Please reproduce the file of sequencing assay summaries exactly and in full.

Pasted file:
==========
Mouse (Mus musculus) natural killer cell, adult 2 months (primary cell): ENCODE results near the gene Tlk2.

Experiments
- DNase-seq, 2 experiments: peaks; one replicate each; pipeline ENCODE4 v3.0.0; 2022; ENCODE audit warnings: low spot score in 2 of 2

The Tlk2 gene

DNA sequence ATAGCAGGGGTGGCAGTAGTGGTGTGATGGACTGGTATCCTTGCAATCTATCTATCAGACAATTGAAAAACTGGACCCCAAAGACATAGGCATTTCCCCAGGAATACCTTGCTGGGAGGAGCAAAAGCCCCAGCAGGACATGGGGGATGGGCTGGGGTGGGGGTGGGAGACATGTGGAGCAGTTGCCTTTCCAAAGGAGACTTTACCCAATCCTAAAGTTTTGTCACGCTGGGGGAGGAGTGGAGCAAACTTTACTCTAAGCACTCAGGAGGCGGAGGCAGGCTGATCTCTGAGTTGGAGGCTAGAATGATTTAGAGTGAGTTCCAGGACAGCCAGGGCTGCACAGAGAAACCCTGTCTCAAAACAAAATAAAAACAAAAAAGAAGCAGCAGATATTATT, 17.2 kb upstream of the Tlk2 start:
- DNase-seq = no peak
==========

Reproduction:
Mouse (Mus musculus) natural killer cell, adult 2 months (primary cell): ENCODE results near the gene Tlk2.

Experiments
- DNase-seq, 2 experiments: peaks; one replicate each; pipeline ENCODE4 v3.0.0; 2022; ENCODE audit warnings: low spot score in 2 of 2

The Tlk2 gene

DNA sequence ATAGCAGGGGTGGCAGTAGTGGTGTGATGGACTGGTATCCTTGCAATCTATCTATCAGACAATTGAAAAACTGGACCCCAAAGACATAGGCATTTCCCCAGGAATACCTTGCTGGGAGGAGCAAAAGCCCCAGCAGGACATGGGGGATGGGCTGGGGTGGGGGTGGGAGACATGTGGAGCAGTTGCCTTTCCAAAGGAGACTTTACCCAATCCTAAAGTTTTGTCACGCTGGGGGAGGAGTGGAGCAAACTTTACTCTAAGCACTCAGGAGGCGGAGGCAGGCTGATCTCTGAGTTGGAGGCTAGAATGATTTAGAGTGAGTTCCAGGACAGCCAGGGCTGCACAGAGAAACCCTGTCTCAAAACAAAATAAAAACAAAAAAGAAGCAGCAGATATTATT, 17.2 kb upstream of the Tlk2 start:
- DNase-seq = no peak